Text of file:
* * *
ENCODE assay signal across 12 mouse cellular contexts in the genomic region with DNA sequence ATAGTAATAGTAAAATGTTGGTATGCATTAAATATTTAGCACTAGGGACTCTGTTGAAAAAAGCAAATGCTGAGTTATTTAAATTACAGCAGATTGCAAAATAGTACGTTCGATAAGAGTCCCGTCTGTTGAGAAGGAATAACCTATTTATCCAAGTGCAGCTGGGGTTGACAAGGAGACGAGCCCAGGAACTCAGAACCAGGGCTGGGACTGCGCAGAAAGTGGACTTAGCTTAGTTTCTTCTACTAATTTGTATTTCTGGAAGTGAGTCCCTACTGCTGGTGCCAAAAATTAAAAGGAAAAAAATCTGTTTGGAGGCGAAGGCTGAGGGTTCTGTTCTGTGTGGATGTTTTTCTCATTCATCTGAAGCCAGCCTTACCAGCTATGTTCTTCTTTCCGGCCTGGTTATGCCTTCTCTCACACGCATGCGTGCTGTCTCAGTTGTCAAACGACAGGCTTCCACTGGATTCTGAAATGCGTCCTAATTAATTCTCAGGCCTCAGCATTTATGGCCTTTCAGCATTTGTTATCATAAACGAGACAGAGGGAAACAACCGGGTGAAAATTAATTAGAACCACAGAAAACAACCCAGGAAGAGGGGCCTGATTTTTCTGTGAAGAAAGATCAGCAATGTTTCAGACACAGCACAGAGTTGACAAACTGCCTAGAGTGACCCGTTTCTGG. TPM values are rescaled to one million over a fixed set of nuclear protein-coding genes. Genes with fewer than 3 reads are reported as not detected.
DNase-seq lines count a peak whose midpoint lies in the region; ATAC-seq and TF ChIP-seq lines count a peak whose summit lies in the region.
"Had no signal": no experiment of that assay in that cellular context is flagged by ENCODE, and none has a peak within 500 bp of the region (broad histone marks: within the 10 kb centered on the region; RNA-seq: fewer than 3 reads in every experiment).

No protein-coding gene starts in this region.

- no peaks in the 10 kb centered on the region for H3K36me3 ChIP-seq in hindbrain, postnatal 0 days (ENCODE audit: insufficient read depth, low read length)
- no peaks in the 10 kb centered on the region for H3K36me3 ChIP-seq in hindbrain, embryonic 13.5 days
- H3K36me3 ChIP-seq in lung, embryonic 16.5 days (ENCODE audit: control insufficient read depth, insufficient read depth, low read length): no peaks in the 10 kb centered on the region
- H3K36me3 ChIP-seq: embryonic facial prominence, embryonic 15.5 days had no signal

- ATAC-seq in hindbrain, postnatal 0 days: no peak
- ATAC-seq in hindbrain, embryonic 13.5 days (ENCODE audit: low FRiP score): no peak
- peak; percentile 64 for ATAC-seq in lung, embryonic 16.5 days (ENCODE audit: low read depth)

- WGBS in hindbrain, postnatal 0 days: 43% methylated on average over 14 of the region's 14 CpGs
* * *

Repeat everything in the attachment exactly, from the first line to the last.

ENCODE assay signal across 12 mouse cellular contexts in the genomic region with DNA sequence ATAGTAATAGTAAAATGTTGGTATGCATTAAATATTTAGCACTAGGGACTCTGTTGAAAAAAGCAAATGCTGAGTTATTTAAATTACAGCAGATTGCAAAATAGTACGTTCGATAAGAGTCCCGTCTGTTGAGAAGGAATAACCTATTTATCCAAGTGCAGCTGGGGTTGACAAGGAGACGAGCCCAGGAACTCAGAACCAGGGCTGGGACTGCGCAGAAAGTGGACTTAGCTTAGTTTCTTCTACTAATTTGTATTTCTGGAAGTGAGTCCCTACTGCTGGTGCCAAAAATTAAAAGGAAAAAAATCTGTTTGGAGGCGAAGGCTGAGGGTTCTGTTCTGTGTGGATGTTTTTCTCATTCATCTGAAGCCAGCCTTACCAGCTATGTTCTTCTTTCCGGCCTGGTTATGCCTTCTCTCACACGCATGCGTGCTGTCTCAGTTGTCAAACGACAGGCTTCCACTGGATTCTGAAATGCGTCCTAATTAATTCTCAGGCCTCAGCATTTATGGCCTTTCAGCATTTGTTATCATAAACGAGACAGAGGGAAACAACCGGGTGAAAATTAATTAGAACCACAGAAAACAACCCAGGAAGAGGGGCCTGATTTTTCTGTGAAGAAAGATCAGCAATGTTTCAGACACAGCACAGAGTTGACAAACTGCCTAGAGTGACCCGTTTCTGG. TPM values are rescaled to one million over a fixed set of nuclear protein-coding genes. Genes with fewer than 3 reads are reported as not detected.
DNase-seq lines count a peak whose midpoint lies in the region; ATAC-seq and TF ChIP-seq lines count a peak whose summit lies in the region.
"Had no signal": no experiment of that assay in that cellular context is flagged by ENCODE, and none has a peak within 500 bp of the region (broad histone marks: within the 10 kb centered on the region; RNA-seq: fewer than 3 reads in every experiment).

No protein-coding gene starts in this region.

- no peaks in the 10 kb centered on the region for H3K36me3 ChIP-seq in hindbrain, postnatal 0 days (ENCODE audit: insufficient read depth, low read length)
- no peaks in the 10 kb centered on the region for H3K36me3 ChIP-seq in hindbrain, embryonic 13.5 days
- H3K36me3 ChIP-seq in lung, embryonic 16.5 days (ENCODE audit: control insufficient read depth, insufficient read depth, low read length): no peaks in the 10 kb centered on the region
- H3K36me3 ChIP-seq: embryonic facial prominence, embryonic 15.5 days had no signal

- ATAC-seq in hindbrain, postnatal 0 days: no peak
- ATAC-seq in hindbrain, embryonic 13.5 days (ENCODE audit: low FRiP score): no peak
- peak; percentile 64 for ATAC-seq in lung, embryonic 16.5 days (ENCODE audit: low read depth)

- WGBS in hindbrain, postnatal 0 days: 43% methylated on average over 14 of the region's 14 CpGs